By Brad Stansfield
Tasmania’s longest-serving Liberal Premier Robin Gray (a title he’s likely to keep for many years yet following Will Hodgman’s unexpected resignation) has released his political memoirs “Proud to be Tasmanian”, and it makes for great reading.
Written in collaboration with his former Head of Office, the over 400-page tome is an easy-reading historical narrative of Gray’s time in office, which is largely uncoloured by over-the-top revisionism or attempts to even decades-old political scores. Rather, it provides a clear account of Tasmania in the 1980s, whose political era at least has been largely airbrushed from history by the subsequent Labor-Green Government of 1989-92.
As such, the book’s got everything you’d expect. This includes Gray’s perspective of the Franklin Dam and Wesley Vale disputes, some free assessment of Labor, the Greens and their motives and his greatest regret – would you believe failing to hold the line against the media mob opposing the proposed new international hotel on the Hobart waterfront, and championing instead the architectural masterpiece (sic) that is the now Grand Chancellor Hotel on that site?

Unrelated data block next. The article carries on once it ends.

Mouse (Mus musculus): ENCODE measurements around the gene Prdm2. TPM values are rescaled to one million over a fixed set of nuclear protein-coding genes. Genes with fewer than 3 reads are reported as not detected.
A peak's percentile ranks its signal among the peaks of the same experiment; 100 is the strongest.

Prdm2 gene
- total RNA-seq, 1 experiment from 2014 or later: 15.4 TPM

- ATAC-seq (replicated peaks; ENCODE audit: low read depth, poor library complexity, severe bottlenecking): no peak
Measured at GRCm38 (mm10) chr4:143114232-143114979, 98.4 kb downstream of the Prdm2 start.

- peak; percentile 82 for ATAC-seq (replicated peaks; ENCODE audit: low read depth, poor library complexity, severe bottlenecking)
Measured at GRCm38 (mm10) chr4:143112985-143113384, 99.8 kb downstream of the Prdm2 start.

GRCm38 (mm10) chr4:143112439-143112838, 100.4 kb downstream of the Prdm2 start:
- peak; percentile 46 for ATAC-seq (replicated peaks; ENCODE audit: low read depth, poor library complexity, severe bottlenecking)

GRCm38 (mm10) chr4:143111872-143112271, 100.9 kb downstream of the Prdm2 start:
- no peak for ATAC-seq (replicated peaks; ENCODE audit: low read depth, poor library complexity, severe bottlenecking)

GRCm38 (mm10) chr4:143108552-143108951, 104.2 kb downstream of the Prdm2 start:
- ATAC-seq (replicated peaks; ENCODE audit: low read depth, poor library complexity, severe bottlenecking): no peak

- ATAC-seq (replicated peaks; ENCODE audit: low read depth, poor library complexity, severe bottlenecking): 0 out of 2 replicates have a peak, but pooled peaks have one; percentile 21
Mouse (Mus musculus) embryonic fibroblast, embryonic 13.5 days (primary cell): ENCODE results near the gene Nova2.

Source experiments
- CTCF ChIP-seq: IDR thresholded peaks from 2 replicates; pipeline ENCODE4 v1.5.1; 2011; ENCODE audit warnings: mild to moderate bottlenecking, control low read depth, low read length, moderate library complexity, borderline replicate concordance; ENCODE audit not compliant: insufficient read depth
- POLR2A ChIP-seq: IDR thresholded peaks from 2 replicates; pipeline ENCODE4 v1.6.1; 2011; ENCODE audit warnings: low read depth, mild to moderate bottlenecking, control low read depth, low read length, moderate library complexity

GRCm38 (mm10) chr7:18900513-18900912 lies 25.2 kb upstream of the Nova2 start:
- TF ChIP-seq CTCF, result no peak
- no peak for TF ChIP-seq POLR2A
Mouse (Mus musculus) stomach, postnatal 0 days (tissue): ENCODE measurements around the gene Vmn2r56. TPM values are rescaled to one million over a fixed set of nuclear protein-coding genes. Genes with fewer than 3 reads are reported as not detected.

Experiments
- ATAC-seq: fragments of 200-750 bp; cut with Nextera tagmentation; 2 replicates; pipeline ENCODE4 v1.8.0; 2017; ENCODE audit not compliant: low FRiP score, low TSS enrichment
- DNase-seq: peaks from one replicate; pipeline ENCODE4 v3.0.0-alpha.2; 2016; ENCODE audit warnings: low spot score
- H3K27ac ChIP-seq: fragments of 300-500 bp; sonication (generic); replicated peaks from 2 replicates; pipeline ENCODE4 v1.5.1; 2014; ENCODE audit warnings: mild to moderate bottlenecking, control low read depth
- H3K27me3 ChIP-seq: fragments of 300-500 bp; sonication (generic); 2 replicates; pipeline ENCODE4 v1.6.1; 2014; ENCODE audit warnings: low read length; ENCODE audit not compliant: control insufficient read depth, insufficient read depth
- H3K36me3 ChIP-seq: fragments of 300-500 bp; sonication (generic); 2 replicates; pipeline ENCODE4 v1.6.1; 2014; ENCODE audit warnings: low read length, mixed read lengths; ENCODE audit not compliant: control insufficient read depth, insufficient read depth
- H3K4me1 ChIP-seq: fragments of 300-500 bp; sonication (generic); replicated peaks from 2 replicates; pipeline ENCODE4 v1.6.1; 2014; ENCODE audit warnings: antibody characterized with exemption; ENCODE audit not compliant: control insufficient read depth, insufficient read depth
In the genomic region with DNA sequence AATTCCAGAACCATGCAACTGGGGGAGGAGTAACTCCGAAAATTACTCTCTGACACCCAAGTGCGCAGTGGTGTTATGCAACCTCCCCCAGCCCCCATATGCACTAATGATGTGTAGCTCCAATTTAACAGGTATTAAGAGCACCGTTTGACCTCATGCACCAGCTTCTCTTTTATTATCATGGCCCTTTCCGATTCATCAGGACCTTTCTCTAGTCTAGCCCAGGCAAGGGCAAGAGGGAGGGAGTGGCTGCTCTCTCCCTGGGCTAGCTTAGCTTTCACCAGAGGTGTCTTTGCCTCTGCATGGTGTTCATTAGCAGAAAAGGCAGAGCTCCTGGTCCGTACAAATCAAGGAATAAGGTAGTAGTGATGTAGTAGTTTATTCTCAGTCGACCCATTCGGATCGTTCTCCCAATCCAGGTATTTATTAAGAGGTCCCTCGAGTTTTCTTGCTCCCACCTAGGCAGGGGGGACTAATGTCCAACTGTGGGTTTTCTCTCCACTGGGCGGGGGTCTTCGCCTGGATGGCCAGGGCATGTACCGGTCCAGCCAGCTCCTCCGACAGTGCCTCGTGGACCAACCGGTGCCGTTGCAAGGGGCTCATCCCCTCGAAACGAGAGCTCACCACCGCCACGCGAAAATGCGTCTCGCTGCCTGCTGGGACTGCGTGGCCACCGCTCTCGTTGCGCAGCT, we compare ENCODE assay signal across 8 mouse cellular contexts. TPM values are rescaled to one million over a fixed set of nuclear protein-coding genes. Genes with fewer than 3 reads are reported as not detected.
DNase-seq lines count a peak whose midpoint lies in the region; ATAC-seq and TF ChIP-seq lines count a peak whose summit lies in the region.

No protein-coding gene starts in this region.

Along with the accounts of the Franklin Dam dispute and proposed Wesley Vale pulp mill, it’s a reminder that the more things change in Tasmanian politics, the more they stay the same.
The most interesting section of the book is a detailed account of the 1989 election and aftermath, when despite promising not to prior to the election, Labor did a deal with the Greens to form Government – a by now very familiar story.
Gray’s revelation that the then Governor, General Sir Phillip Bennett, rang him the morning of the no confidence motion to say that he wouldn’t accept formal advice recommending a fresh election should it be proffered is an intriguing constitutional revelation.
History-telling aside, the book does also offer some wise advice to those willing to take it on board.
That advice might best be summed up by saying: keep you promises; when in charge, take charge; and that Treasury is not the font of all knowledge.
A highly successful grass-roots politician, Gray also has sound advice for today’s budding politicians, particularly in the sprawling electorate of Lyons: work hard, talk to people, and knock, knock, knock on those doors.
As essential addition to the bookshelf for all those interested in Tasmanian history and Tasmanian politics, “Proud to be Tasmanian” by Robin Gray and Andrew Tilt is available from all good bookstores, or can be ordered online at proudtobetasmanian.com.au.
Brad Stansfield is the former Chief of Staff to former Premier Will Hodgman and is a director of Font PR.